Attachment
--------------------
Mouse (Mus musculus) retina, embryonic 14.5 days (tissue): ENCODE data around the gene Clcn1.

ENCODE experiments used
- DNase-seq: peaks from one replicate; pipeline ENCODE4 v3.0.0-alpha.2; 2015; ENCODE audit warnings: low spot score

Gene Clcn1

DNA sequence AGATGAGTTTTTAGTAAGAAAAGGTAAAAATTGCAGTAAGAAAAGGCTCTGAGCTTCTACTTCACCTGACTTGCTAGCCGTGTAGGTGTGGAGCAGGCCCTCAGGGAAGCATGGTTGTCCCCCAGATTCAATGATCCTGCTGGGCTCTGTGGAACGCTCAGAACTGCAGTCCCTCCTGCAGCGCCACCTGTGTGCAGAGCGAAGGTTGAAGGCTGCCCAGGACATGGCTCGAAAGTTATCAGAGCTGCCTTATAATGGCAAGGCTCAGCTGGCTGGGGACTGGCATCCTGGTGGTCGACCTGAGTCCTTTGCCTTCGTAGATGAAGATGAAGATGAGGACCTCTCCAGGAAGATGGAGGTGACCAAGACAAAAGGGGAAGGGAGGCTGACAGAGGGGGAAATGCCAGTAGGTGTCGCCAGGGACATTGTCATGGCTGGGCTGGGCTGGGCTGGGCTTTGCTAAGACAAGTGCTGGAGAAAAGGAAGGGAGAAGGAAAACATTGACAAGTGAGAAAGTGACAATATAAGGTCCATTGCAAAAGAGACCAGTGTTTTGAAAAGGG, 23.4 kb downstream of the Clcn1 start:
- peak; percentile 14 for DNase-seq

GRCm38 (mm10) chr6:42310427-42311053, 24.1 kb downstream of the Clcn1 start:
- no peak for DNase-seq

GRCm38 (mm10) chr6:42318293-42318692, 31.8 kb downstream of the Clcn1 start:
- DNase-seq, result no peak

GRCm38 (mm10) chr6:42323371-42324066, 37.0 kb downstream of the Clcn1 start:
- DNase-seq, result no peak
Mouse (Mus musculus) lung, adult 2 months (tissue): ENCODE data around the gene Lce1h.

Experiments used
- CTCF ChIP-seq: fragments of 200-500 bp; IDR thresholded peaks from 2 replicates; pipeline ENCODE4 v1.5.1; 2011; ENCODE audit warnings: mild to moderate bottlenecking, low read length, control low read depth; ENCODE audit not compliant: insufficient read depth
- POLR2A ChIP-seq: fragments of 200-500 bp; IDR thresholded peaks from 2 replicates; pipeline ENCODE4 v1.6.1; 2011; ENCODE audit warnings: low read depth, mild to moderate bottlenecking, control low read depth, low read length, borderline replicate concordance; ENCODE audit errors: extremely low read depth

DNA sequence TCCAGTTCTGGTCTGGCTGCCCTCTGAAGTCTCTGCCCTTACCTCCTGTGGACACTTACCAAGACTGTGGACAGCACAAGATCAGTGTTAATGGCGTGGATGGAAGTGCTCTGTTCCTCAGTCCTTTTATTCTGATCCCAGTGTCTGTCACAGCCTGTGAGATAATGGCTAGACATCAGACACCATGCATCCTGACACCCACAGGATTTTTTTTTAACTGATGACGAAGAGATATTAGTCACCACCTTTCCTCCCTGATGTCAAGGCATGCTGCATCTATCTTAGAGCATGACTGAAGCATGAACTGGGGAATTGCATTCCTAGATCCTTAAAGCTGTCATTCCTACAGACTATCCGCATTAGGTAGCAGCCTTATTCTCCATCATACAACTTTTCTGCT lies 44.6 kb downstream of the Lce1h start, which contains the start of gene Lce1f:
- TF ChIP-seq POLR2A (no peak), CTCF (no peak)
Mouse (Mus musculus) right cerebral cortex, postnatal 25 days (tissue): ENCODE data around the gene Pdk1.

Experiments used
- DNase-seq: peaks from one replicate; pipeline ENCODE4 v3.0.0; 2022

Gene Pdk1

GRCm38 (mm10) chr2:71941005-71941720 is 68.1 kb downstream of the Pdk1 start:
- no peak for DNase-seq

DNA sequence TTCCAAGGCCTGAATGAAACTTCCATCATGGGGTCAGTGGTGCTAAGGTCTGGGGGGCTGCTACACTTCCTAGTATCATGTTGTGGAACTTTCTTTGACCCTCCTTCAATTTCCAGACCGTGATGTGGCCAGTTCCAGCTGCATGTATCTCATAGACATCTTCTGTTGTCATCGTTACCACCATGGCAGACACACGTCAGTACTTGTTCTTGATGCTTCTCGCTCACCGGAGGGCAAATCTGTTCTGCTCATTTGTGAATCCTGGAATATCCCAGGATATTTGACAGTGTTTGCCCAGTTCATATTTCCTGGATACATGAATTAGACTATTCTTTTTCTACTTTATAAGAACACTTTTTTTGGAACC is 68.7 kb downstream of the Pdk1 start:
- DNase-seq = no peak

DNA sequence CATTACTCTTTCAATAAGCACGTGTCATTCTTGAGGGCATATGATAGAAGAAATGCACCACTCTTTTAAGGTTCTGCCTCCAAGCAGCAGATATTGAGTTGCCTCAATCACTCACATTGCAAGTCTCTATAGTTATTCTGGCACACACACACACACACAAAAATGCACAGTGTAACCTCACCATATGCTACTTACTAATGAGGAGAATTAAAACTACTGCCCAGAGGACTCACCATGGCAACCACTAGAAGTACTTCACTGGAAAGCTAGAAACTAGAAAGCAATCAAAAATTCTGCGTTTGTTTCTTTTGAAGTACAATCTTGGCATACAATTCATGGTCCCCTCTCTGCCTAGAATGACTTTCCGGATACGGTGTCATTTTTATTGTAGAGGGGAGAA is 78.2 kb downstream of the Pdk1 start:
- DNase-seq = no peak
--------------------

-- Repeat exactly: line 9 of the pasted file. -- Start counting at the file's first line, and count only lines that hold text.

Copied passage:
GRCm38 (mm10) chr6:42318293-42318692, 31.8 kb downstream of the Clcn1 start: